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Will Aluminum Storage Backfire on Banks?

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Within a week, a second major lawsuit has been filed related to the hoarding of aluminum and the artificial rise in the metal’s price. The Goldman Sachs Group, Inc. (GS - Free Report) , JPMorgan Chase & Co. (JPM - Free Report) , Switzerland-based Glencore Xstrata plc along with The London Metal Exchange (LME) – a subsidiary of Hong Kong Exchanges and Clearing Limited – were the accused companies.

The class-action lawsuit has been filed in the U.S. District Court in the Northern District of Florida. The main plaintiffs were Tallahassee, Florida-based aluminum user Master Screens Inc. and an individual, Daniel Price Bart.

The plaintiffs imputed the above-mentioned companies for indulging in anti-competitive and monopolistic actions in the warehousing business. The suit also accused these companies of hoarding aluminum at warehouses in the Detroit region in order to take advantage of inflating prices. Further, the lawsuit alleged that warehouse owners artificially increased waiting times to facilitate lease payment and raise metal prices.

Last week, a lawsuit with similar charges was filed against Goldman and LME in the U.S. District Court for the Eastern District of Michigan by Michigan-based aluminum extrusion company, Superior Extrusion Inc. The suit accused Goldman and LME of hoarding approximately 1.5 million tons of aluminum at warehouses in Detroit in order to take advantage of inflating prices.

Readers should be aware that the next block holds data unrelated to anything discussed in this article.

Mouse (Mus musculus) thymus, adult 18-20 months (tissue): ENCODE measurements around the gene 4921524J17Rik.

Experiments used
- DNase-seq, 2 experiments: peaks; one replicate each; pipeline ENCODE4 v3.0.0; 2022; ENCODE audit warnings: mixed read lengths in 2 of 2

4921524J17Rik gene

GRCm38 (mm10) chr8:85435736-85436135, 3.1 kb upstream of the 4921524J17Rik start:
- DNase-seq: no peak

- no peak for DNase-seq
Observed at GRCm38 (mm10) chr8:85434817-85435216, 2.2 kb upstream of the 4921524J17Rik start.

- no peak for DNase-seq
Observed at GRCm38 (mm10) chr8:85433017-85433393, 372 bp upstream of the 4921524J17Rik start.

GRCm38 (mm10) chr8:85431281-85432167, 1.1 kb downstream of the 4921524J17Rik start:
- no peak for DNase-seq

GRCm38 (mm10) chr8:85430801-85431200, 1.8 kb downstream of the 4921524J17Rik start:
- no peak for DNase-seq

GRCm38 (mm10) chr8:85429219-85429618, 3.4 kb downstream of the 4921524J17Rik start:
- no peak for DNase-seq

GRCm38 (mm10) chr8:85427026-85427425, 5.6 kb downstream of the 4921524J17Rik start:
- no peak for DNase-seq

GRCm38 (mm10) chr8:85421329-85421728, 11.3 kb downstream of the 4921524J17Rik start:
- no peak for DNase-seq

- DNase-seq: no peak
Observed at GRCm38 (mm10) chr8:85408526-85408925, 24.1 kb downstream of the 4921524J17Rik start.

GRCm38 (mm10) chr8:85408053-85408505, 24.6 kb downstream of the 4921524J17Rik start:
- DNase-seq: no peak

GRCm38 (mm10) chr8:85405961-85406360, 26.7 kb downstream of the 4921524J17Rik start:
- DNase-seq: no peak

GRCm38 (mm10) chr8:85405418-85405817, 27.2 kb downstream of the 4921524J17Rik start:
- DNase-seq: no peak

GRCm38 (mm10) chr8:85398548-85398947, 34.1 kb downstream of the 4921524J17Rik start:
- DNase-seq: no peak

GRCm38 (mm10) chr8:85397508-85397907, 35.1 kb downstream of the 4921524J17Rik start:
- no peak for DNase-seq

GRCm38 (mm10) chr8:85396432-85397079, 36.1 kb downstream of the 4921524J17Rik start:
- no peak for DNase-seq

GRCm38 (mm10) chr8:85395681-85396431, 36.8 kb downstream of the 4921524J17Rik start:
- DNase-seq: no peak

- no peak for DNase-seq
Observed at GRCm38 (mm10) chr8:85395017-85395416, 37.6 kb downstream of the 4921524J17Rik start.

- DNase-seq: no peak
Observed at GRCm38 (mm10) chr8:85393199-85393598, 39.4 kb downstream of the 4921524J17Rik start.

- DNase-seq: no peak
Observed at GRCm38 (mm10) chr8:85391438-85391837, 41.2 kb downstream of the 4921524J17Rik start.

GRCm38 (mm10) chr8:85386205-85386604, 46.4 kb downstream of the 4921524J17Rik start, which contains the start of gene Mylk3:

These lawsuits come amid the Commodities Futures and Trading Commission initiating an inquiry on the role of banks in the metals warehousing operation. Notably, in July, the Federal Reserve stated that it was reviewing its 2003 decision of allowing banks to pursue trading in the physical commodity market.

Moreover, rising aluminum prices have hit various industries, including the beverage sector. Customers have to pay more for canned drinks each time the cost of the metal creeps up. Molson Coors Brewing Company (TAP - Free Report) said that the inflated price of the metal was costing consumers around $3 billion annually.

Further, in the wake of heightened regulatory and political scrutiny of banks’ ownership in the physical commodity business, JPMorgan announced its plan to exit such operations last month. JPMorgan follows Morgan Stanley (MS - Free Report) and Goldman, which have been trying to sell their physical commodity business for more than a year now.

Regulators are concerned about the risks arising from banks' ownership of warehouses and plants. They believe that banks' holdings of these assets tend to concentrate market power and increase bank profits, consequently adversely affecting consumers.

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